"We were proud to stand with California to establish progressive new greenhouse gas regulations, and we remain committed to leading the industry in fighting against climate change. That's why we support the Administration's goal of reaching an electric vehicle future and applaud President Biden's leadership on reducing emissions and investing in critical infrastructure to achieve these reductions. While the California framework companies are driving towards 40-50% of our sales being EVs in the next nine years, bold action from our partners in the federal government is crucial to build the consumer demand for electric vehicles and put us on track to achieve the global commitments of the Paris climate agreement. That includes a strong nationwide greenhouse gas emissions standard, continued investments in charging infrastructure, and broad consumer incentives for all-electric vehicle purchases."
Having worked for automobile manufacturers and importers for almost my entire life, I can tell you that they do not often agree on many things. So this document is historically significant and demonstrates these companies' commitment towards making the switch to zero-emission vehicles. If you think for a moment about what an automobile company is really selling you, it is not really a car; it is mobility and a product that reflects your values, needs, and taste. Ultimately, carmakers are not married to fossil fuels or internal combustion engines. Those just happened to be the best available solutions for providing individual mobility for roughly the past 100 years. Now, the time is right for electric-powered vehicles, and they are up to the challenge. The change will bring challenges, and they won't be easy. Consider these points, if you will:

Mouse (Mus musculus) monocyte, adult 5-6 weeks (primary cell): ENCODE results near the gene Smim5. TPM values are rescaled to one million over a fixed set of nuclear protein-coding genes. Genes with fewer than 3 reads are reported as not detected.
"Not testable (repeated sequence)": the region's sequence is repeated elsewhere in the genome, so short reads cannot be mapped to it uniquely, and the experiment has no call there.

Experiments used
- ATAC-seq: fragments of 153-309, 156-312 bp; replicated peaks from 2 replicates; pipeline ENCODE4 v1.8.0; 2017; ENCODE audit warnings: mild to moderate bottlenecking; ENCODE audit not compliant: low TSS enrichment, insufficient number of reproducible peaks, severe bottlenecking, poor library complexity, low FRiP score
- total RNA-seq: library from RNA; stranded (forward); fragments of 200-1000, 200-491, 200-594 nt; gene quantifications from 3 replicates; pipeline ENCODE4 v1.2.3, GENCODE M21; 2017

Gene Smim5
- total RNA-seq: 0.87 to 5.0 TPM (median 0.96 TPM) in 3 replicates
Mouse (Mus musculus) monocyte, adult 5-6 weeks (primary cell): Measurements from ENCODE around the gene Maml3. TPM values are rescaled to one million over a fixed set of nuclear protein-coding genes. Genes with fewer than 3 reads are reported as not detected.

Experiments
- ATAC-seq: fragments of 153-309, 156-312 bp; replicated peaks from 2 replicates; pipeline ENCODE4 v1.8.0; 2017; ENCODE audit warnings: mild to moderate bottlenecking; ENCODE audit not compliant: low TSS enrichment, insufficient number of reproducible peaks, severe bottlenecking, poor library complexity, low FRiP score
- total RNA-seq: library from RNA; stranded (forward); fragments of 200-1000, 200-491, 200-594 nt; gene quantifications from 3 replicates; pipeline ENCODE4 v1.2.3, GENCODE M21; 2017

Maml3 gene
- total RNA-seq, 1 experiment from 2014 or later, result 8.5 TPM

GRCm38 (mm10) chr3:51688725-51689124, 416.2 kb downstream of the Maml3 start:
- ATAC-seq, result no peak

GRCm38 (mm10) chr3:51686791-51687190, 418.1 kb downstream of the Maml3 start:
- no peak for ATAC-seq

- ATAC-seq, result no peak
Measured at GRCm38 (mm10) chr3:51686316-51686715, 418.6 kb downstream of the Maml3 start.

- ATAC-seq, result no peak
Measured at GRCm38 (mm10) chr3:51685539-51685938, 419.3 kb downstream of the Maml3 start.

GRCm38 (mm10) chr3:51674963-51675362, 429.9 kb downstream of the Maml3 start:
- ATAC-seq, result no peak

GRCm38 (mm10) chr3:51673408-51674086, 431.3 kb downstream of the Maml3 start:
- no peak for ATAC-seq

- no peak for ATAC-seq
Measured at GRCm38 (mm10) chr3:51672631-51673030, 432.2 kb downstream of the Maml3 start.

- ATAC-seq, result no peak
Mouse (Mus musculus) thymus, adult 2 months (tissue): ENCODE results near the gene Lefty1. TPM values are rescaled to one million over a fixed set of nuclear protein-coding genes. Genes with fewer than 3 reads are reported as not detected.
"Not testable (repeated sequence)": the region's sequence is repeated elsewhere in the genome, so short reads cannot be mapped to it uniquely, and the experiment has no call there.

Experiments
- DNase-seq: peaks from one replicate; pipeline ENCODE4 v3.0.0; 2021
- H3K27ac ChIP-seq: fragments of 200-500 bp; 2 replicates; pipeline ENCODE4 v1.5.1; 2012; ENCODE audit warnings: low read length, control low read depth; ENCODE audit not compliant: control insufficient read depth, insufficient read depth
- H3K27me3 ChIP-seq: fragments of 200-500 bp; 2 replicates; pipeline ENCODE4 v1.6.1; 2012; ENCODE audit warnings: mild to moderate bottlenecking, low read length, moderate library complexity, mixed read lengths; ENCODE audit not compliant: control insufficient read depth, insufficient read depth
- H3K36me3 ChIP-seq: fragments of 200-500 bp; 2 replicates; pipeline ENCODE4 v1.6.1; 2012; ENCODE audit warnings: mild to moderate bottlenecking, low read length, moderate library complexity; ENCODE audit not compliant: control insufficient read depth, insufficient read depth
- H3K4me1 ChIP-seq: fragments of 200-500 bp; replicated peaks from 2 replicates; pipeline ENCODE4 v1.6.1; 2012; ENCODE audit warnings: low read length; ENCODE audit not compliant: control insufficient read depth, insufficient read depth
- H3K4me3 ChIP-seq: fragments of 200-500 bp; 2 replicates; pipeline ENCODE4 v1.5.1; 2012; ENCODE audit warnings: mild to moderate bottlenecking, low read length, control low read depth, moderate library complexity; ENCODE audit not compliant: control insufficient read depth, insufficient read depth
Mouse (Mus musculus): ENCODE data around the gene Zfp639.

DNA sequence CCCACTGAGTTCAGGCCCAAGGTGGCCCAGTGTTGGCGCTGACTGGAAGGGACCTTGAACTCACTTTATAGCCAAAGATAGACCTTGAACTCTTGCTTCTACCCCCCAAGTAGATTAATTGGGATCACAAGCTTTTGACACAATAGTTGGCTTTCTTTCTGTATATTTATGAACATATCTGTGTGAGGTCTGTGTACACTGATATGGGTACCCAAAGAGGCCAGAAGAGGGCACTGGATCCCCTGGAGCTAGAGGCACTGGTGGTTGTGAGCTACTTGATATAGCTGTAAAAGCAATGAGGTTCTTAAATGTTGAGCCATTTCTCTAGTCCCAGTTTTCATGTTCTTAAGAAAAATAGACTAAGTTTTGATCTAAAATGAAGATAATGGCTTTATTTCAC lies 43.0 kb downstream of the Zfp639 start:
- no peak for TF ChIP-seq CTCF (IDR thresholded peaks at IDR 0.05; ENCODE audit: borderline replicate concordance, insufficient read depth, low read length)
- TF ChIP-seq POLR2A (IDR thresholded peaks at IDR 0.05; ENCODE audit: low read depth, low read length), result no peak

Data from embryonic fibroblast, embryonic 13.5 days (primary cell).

- Customers will have to pay a premium price to drive an electric car, but in most cases, it is not one they asked for or are very familiar with.
- Most drivers have little to no experience with an electric vehicle.
- While every driver can find a gas station virtually everywhere they go, they are aware of few, if any, electric charging stations.
- People know that it takes much longer to charge an electric car than it does to refuel a gasoline-powered vehicle.
- Many car owners don't have a garage or driveway where they could charge their car at home.
- Will there be a charging station everywhere I want to travel?
- The number one objection to electric vehicles is "range anxiety," the fear of running out of charge before getting to your destination.
- Potential buyers are concerned about the economics of owning an electric car, cost of maintenance, charging expenses, battery replacement, and value in the used car market.
Other Concerns Include:
- Can the electrical grid support the additional load of charging the entire electric fleet?
- Will the battery industry be able to supply the rapidly increasing demand from car companies?
- Will the battery industry be able to get enough of the rare earth elements to make the number of batteries the car industry will require?
- What harm will gathering the increased amounts of rare earth materials do to our environment?
- Will we be able to make our supply chains shorter to enhance employment in each continent?
- We must develop an efficient recycling system for battery scrap from the manufacturing process and end-of-life battery recycling. We should also strive to make recycling as close to the manufacturing and user base as possible.
The switch from fossil fuels to EVs is a valuable advancement in our desire to reduce greenhouse gasses and protect our climate. But it will not be an easy transition. This may have been the week that we will look back on as the turning point.
After all, any day when five major international car companies and the United States Federal Government can agree on anything is a date worth noting!